The Faith Instinct: How Religion Evolved and Why It Endures

The Faith Instinct: How Religion Evolved and Why It Endures

by Nicholas Wade
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The Faith Instinct: How Religion Evolved and Why It Endures 3.9 out of 5 based on 0 ratings. 12 reviews.
Charles_S More than 1 year ago
Homo sapiens has survived for about 150,000 years so far, but in the post 9/11 world the interface between science and religion has come under intense scrutiny. Our present technical power and population growth demand a commensurate growth in a deeper understanding of ourselves and our place on the planet (a new eco-morality?) if we are to continue to survive and prosper in future milenia. 'The Faith Instinct' contributes to this vitally important task in a broad ranging account of the origin of human religious identity. Surprisingly, prehistoric religion emerges as an essential military tool to unify a tribal society and help bring victory in the incessant pre-historic warfare with neighboring tribes. Tribes without religion to bind them did not survive and hence religion evolved to be an almost universal aspect of the human experience ever since. Chapters discuss the moral instinct, the origins of music dance and trance, ancestral religion, morality trust and trade, and the relation between religion and warfare. It is a thoughtful and highly stimulating book that advances our understanding of our identity as human beings and our response to the threats now posed by radical Islam armed with modern technology. However some of the conclusions in the book are debatable. The author argues for religion as the essential source of morality but he also cites the decline of organized religion in Europe where for example only 5% of the Swedish public attends church weekly (p. 270). How is it then that Scandanavian countries lead the world in charitable outreach to the less fortunate? Even in the US the 'red - bible-belt' areas of the country record higher rates of divorce and crime than the more secular 'blue' coasts (see http://www.topalli.com/blue/ http://www.topalli.com/blue/). Yes, but even a small percentage of religious people can be enough to provide the essential moral foundation for society, posits the author. This argument reminds one of the tragic story of the African Xhosa cattle also related in the book (p.220). Why does the author not make the obvious connection between the belief that the few remaining cattle were preventing the promised supernatural rewards and his belief that the few remaining churchgoers are the foundation of morality in Scandanivia ? Has the author succumbed to the process he attributes to Haight (p. 21) where an intuitive judgment that religion is essential to society is then rationalized by specious arguments. The author cites studies by Frans der Waals of the emergence of rudimentary morality in chimpanzees. Surely religion cannot be the source of morality then, rather the codification or amplification of a behavioural trait that evolved in primates and was then co-opted as a political tool by the priest-kings of history. Religion is also proposed as the source of our liking for dance and music (Ch.4). Very recent work reported on the New York Times (http://www.nytimes.com/projects/magazine/ideas/2009/#natural_science-8) shows that primates also appreciate music written in their emotional language so musical roots must antedate religion. A fascinating connection between repetitive motion (such found in dance) and brain neurophysiology (seratonin levels) was made by Barry Jacobs in an article in the American Scientist Vol. 82 p. 462. A minor quibble is the skimpy treatment of non-monotheistic religions such as Buddhism, Hinduism and Shinto that also must have evolved.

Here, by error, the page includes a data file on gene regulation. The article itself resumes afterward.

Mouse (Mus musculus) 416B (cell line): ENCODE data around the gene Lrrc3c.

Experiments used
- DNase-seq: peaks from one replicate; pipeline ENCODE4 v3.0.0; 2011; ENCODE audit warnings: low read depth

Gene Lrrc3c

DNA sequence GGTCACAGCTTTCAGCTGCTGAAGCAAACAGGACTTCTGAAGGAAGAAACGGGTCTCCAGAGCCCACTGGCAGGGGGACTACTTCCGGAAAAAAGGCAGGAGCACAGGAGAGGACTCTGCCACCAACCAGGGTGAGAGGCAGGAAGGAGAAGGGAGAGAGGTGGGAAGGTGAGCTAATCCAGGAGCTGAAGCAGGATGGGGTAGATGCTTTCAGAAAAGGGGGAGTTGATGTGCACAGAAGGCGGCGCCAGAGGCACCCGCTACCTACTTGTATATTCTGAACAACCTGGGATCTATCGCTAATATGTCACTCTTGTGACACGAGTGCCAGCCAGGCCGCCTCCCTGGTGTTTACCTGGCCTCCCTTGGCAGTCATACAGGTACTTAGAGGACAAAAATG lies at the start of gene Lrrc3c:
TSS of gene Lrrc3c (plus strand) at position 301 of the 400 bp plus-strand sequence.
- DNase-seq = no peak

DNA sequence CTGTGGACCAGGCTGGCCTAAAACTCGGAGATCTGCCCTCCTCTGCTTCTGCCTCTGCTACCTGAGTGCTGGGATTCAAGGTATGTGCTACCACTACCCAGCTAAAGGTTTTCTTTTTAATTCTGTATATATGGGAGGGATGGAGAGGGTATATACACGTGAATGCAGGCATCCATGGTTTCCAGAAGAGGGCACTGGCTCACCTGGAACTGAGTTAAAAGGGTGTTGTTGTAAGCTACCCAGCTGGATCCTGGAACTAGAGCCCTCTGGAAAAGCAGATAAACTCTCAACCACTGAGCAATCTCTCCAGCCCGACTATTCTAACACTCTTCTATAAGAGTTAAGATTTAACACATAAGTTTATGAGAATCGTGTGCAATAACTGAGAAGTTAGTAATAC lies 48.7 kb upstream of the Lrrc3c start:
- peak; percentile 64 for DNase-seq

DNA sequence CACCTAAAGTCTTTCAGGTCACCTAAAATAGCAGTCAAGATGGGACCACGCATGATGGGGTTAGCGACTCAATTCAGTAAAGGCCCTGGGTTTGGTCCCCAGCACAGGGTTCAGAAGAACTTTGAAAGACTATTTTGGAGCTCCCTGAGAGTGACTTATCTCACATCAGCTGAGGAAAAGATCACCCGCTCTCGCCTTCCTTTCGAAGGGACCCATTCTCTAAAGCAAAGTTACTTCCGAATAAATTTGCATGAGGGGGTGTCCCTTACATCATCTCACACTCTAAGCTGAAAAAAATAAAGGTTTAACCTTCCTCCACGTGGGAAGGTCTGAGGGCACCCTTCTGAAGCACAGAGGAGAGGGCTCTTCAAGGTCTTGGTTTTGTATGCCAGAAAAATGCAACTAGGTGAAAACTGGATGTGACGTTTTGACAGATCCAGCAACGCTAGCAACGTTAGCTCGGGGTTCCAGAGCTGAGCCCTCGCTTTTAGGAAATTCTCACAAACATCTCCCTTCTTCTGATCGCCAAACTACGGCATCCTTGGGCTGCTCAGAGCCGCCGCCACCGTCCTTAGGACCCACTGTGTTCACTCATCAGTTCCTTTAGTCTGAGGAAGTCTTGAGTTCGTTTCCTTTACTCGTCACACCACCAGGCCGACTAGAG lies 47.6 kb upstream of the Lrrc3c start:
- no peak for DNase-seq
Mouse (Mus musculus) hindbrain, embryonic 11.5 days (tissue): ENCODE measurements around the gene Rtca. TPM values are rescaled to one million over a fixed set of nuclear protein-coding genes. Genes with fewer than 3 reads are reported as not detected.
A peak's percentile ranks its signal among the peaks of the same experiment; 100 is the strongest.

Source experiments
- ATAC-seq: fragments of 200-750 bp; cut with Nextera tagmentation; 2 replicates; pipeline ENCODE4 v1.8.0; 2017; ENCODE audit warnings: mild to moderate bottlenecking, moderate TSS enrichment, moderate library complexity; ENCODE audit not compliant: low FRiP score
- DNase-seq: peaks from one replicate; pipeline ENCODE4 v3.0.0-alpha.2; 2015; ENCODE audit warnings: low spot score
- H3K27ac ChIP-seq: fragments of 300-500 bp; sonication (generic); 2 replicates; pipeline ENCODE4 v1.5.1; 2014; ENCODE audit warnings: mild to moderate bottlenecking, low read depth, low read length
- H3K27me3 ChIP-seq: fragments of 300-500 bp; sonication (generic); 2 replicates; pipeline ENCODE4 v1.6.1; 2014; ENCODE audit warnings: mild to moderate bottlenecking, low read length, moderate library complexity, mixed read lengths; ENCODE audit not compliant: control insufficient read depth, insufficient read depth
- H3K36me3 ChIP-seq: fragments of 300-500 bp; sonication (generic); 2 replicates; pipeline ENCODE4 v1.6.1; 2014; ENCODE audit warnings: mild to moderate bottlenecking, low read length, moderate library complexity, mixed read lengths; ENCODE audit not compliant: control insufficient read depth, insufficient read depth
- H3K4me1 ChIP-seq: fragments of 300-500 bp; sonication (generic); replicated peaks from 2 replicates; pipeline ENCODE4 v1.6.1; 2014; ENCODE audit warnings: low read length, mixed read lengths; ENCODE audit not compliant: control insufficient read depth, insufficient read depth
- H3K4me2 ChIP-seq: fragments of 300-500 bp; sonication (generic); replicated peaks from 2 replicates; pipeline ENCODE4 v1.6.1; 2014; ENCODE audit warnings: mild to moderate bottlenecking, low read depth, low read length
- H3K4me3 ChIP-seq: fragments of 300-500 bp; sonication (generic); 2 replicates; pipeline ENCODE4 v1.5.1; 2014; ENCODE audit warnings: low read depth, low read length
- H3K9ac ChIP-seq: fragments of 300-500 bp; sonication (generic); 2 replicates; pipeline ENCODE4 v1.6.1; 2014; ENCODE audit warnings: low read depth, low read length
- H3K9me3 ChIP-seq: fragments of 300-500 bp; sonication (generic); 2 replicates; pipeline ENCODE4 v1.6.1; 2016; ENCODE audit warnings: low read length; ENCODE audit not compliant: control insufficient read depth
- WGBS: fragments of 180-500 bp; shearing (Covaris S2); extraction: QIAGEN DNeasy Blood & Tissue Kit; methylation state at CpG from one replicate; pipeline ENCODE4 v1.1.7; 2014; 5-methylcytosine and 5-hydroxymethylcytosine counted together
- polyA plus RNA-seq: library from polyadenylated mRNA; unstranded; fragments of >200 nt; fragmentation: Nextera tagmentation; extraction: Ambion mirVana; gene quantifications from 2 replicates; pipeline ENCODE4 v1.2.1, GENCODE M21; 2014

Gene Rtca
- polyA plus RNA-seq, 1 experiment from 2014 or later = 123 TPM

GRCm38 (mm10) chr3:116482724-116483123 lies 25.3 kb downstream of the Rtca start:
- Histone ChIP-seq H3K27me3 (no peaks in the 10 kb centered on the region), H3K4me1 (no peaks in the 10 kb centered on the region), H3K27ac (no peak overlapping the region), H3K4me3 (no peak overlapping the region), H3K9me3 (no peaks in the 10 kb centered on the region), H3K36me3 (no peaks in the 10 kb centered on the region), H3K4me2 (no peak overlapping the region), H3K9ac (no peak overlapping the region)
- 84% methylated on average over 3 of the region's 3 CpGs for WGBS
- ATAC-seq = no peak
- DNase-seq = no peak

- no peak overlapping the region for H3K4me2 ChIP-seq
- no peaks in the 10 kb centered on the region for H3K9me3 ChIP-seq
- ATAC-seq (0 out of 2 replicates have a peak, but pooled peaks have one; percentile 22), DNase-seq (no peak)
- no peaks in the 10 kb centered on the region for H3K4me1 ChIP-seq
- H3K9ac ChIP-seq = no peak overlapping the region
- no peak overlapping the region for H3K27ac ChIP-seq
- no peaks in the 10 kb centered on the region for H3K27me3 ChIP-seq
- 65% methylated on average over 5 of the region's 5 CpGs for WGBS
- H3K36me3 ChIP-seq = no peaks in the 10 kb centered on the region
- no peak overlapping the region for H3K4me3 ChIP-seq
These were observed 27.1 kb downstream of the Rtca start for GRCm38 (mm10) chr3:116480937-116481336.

Anonymous More than 1 year ago
Wade puts it all together so very well; things we've all noticed, and most of us have known, but not brought to the forefront of our thoughts. I'm only half finished and am buying three more as gifts!
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DomSaxum More than 1 year ago
Why a 'must read'? Because there are very few books in English on Philosophical Anthropology, even fewer which are as well written. And, I know of NO other work which covers this topic so well, even Karen Armstrong.
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